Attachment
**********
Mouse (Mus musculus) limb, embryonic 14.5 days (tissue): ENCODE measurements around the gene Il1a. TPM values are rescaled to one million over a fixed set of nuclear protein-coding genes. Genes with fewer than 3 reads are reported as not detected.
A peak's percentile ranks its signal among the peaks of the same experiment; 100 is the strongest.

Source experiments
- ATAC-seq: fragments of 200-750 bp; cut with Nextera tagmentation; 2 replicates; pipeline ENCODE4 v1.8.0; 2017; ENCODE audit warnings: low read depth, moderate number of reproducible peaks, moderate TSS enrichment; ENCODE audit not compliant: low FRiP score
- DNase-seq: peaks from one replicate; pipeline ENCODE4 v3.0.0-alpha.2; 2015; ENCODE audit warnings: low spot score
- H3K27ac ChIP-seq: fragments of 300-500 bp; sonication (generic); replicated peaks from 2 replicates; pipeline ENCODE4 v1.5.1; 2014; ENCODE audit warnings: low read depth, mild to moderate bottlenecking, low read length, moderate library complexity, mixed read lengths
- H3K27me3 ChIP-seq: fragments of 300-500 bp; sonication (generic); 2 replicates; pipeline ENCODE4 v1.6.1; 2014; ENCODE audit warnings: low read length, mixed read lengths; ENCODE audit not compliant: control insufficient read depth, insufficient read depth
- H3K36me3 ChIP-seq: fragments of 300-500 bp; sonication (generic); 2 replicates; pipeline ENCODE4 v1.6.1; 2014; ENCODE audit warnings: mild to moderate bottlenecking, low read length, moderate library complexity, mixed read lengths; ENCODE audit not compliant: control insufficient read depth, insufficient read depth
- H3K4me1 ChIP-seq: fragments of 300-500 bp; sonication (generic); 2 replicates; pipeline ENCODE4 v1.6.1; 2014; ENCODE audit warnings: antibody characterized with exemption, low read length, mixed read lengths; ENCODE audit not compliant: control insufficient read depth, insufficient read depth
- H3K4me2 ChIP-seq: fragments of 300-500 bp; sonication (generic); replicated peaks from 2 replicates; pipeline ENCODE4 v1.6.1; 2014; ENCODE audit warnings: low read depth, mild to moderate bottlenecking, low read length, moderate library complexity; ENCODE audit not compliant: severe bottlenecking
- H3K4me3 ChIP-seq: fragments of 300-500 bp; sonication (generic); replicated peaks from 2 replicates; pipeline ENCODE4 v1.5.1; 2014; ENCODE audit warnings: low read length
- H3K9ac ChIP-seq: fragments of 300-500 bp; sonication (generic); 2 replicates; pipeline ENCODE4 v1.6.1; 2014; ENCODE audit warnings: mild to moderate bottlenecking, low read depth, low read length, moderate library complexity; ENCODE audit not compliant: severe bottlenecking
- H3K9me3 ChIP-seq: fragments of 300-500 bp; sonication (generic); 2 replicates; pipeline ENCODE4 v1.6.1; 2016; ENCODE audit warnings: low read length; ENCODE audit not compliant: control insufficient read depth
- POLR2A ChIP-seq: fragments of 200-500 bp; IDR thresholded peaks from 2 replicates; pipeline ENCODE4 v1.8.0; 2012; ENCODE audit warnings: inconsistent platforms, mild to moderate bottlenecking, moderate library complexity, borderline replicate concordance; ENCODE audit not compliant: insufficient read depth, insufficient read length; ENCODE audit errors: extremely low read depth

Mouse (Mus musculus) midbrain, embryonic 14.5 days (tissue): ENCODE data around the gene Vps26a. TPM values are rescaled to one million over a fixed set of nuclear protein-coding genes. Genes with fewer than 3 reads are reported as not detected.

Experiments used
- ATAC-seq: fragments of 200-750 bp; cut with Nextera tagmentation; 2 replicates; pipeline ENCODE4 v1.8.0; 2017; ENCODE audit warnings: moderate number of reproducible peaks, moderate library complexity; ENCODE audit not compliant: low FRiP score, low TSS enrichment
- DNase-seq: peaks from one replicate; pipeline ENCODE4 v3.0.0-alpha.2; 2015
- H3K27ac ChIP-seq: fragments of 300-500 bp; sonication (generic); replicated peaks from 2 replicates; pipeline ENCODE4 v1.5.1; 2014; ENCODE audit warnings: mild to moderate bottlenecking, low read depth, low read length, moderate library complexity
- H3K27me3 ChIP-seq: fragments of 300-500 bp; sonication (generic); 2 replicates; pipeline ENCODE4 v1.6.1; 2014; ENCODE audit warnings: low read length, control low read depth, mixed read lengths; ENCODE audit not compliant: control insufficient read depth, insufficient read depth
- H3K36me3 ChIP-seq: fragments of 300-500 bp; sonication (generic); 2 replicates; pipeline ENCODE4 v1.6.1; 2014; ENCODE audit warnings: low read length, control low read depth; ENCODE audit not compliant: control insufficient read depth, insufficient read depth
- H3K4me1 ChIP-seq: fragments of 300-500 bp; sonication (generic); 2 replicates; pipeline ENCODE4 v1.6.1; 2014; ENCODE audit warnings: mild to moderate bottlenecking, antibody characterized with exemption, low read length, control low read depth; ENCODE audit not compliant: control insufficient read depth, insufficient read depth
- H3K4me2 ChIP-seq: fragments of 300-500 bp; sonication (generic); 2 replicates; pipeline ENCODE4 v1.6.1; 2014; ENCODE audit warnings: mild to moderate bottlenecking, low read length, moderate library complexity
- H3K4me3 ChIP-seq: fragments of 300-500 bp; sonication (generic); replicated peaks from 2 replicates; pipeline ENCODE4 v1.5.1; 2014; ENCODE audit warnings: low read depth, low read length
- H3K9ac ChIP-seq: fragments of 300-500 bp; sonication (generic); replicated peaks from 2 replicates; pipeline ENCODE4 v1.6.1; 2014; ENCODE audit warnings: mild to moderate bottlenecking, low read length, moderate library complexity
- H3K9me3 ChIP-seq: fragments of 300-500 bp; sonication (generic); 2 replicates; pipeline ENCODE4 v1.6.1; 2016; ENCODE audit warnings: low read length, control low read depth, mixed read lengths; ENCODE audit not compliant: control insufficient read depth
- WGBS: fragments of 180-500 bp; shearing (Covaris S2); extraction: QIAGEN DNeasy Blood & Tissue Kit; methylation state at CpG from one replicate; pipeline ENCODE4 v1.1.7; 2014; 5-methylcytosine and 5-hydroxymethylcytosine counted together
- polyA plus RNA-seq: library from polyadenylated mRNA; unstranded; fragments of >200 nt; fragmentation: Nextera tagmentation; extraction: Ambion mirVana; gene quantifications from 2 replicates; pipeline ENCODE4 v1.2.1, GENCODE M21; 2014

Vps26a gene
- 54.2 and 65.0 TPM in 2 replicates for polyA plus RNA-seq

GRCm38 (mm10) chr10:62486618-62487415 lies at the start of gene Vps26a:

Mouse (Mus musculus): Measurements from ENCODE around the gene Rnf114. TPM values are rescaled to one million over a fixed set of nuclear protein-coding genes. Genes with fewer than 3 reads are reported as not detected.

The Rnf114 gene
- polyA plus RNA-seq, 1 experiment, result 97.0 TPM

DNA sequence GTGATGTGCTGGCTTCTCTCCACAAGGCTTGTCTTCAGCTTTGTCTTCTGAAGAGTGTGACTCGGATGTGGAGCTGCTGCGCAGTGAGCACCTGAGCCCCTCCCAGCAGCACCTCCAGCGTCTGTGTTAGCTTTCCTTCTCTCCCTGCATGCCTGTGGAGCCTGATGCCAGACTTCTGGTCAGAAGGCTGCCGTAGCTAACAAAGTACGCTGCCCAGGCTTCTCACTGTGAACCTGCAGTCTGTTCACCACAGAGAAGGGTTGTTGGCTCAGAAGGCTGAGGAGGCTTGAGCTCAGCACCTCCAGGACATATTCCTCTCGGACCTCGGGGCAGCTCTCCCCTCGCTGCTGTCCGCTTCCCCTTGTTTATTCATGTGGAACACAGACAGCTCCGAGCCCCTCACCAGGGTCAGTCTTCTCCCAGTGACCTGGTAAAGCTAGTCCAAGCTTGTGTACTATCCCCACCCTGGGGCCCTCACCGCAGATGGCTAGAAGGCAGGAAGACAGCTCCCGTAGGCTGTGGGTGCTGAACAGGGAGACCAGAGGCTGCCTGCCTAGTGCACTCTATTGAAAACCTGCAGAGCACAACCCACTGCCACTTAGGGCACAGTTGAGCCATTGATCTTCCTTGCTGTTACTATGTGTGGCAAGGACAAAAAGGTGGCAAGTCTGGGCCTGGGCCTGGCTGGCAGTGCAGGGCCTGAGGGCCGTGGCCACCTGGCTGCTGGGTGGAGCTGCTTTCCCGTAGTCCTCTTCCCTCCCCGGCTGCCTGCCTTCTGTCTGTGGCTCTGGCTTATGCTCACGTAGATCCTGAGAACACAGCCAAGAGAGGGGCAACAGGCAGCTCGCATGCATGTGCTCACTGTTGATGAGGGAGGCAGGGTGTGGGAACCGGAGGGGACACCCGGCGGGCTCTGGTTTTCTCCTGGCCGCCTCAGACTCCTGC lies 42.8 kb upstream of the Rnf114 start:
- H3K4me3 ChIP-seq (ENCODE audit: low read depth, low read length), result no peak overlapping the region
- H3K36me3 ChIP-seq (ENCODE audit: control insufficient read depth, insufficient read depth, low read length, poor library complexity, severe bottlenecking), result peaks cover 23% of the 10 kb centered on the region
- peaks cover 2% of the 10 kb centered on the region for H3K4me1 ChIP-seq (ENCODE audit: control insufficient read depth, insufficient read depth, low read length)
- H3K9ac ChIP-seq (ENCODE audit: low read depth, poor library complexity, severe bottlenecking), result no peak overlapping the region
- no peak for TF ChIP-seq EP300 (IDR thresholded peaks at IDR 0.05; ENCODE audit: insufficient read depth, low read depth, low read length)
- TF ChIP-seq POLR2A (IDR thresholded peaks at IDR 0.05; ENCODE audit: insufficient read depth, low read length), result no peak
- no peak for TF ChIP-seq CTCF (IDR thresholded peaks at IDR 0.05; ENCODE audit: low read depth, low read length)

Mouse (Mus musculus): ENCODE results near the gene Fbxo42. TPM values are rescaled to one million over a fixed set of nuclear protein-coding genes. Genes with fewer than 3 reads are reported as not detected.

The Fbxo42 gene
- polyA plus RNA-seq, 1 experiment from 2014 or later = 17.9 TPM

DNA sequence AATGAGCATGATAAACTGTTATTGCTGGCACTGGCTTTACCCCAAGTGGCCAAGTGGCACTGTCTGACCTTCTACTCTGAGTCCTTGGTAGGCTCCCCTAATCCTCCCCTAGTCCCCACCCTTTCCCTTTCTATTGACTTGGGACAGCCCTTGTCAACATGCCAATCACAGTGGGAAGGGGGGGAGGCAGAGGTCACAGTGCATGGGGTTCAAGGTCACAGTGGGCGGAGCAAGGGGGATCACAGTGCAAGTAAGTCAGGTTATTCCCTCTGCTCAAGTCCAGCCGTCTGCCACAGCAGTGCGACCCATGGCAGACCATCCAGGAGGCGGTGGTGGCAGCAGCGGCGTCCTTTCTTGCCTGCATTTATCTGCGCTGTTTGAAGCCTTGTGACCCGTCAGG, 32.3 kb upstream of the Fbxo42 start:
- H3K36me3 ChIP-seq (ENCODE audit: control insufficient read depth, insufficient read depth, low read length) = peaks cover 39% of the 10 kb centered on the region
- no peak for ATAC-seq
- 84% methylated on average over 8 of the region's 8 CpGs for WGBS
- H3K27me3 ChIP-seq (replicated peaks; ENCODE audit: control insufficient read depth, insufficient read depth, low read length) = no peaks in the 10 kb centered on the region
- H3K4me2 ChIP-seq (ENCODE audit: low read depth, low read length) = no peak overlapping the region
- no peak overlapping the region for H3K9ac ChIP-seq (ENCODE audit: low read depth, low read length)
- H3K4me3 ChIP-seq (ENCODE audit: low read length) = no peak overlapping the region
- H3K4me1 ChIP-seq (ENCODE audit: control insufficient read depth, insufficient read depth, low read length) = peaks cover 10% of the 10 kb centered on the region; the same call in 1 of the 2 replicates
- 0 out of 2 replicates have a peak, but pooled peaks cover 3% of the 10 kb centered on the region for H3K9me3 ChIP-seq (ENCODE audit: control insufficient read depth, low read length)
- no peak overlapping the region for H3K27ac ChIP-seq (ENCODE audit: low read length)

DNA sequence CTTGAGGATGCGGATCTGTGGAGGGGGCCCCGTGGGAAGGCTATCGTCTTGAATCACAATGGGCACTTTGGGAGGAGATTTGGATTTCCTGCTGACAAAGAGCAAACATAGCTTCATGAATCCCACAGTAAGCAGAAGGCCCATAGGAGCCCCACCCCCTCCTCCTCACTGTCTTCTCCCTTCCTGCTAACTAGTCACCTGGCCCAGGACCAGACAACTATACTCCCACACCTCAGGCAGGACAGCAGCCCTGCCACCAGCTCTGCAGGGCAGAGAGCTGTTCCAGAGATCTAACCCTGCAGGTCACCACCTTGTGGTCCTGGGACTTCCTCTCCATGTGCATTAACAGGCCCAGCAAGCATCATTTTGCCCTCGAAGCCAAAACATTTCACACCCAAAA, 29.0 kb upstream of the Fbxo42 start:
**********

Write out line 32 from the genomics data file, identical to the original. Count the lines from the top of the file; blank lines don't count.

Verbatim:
Mouse (Mus musculus): Measurements from ENCODE around the gene Rnf114. TPM values are rescaled to one million over a fixed set of nuclear protein-coding genes. Genes with fewer than 3 reads are reported as not detected.